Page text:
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New Jersey Mfrs. Ins. Co. v. Longo

New Jersey Superior Court, Appellate Division


July 21, 1997

NEW JERSEY MANUFACTURERS INSURANCE COMPANY, PLAINTIFF-APPELLANT,
v.
LISA LONGO, *FN1 DEFENDANT-RESPONDENT.

On appeal from the Superior Court of New Jersey, Law Division, Mercer County.

Approved for Publication July 21, 1997, Decided

Before Judges Havey and Cuff. The opinion of the court was delivered by Cuff, J.A.D.

The opinion of the court was delivered by: Cuff

The opinion of the court was delivered by

CUFF, J.A.D.

The issue presented by this appeal is whether a personal automobile insurer may impose an additional deductible and additional premium when an insured chooses his health insurance as a primary option pursuant to N.J.S.A. 39:6-4.3, but a covered person under both policies (automobile and health) receives treatment from health care providers who did not participate with the insured's primary health care insurance program. Plaintiff New Jersey Manufacturers Insurance Company (NJM) appeals from an order denying its motion for summary judgment and declaring that it had no authority to impose an additional deductible of $750 and an additional premium. We reverse.

The facts are undisputed. NJM issued an automobile liability insurance policy to Donald Longo which was effective January 9, 1991 to January 9, 1992. Mr. Longo selected his private health insurer as the primary insurer for medical expenses arising from an automobile accident involving himself and his family members living in his household. In return, he received a twenty-five percent reduction in his personal injury protection (PIP) benefits premium.

On December 3, 1991, defendant Lisa Longo, Mr. Longo's daughter and a resident of his household, was involved in an automobile accident. She alleges that she sustained injuries in this accident. She was driving a vehicle insured under her father's policy with NJM at the time of the accident.

Mr. Longo's primary health insurer was Aetna Health Plans of New Jersey, Inc. (Aetna). Aetna provides coverage for eligible medical services when care is ordered by an Aetna primary care physician or by a specialist within the Aetna network. Although there is no allegation that physicians in the Aetna network could not provide the medical services required by Ms. Longo, she obtained medical treatment from physicians outside of the Aetna network. Her claim for benefits through Aetna was denied.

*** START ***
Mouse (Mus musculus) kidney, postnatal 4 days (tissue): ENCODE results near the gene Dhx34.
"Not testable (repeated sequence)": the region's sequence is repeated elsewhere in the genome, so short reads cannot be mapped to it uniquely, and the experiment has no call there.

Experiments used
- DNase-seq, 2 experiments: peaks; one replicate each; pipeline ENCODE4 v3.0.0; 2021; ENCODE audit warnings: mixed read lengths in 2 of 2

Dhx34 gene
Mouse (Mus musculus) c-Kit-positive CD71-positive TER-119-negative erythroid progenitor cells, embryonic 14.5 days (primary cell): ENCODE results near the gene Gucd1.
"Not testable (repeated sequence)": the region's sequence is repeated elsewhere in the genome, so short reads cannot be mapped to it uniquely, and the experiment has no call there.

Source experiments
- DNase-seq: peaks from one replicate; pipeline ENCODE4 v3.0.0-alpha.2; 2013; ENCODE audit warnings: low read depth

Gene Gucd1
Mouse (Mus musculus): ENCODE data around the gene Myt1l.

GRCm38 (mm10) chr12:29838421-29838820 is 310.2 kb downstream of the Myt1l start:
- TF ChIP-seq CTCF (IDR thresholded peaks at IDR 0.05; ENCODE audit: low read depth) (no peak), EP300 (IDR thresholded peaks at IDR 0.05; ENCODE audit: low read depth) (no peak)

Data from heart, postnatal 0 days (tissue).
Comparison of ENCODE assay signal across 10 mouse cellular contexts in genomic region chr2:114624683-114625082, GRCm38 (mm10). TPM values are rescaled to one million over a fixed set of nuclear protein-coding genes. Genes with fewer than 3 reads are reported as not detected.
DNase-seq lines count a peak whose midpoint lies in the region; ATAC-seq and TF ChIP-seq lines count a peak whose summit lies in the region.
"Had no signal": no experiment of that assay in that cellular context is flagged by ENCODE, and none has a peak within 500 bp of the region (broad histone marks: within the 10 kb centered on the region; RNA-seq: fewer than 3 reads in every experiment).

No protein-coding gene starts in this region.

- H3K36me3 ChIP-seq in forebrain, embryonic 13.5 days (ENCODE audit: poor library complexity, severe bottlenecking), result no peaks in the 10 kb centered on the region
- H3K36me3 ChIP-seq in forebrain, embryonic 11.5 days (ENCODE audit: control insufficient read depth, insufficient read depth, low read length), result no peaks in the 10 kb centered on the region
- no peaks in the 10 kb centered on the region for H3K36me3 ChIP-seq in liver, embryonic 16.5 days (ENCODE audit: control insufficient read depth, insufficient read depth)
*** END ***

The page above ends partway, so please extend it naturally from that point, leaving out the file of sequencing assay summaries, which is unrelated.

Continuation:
Ms. Longo then sought PIP benefits through her father's NJM automobile policy. As required by statute, NJM paid those medical expenses incurred at the out-of-network providers, except for $27 which represented the PIP premium Ms. Longo's father would have paid if he had not selected Aetna as the primary health care insurer and a $750 deductible.

NJM's motion for summary judgment was denied. In her April 23, 1996 oral opinion, the motion Judge found that Ms. Longo was eligible for health care benefits under the Aetna plan. She also found that the providers in the Aetna network could have provided the medical care required by Ms. Longo. Nevertheless, the motion Judge concluded that neither the governing statute nor the implementing regulations authorize NJM to impose the additional premium or to apply the deductible.

The Legislature has long sought a means to contain the high cost of automobile insurance in this State. In 1990, the Legislature enacted the Fair Automobile Insurance Reform Act of 1990, L. 1990, c. 8, which made significant changes to the law governing PIP benefits. One such change allowed an insured to designate his automobile insurer or his health insurance carrier as the primary source of benefits for medical benefits resulting from an automobile accident. This amendment, codified at N.J.S.A. 39:6A-4.3, provides:

With respect to personal injury protection coverage provided on an automobile ... the automobile insurer shall provide the following coverage options:

d. For policies issued or renewed on or after January 1, 1991, the option that other health insurance coverage or benefits of the insured, including health care services provided by a health maintenance organization and any coverage or benefits provided under any federal or State program, are the primary coverage in regard to medical expense benefits pursuant to Section 4 of P.L. 1972, c. 70 (C. 39:6A-4). If health insurance coverage or benefits are primary, an automobile insurer providing medical expense benefits under personal injury protection coverage, shall be liable for reasonable medical expenses not covered by the health insurance coverage or benefits up to the limit of the medical expense benefit coverage.

If the insured selects his private health insurance and submits proof that he and his household are covered by the private insurance, the insured is entitled to a discount not less than twenty-five percent from the regular PIP benefit premium. The statute then provides:

If it is determined that an insured who selected or is otherwise covered by the option provided in subsection d. of this section did not have such health coverage in effect at the time of an accident, medical expense benefits shall be payable by the person's automobile insurer and shall be subject to any deductible required by law or otherwise selected as an option pursuant to subsection a. of this section, any copayment required by law and an additional deductible in the amount of $750.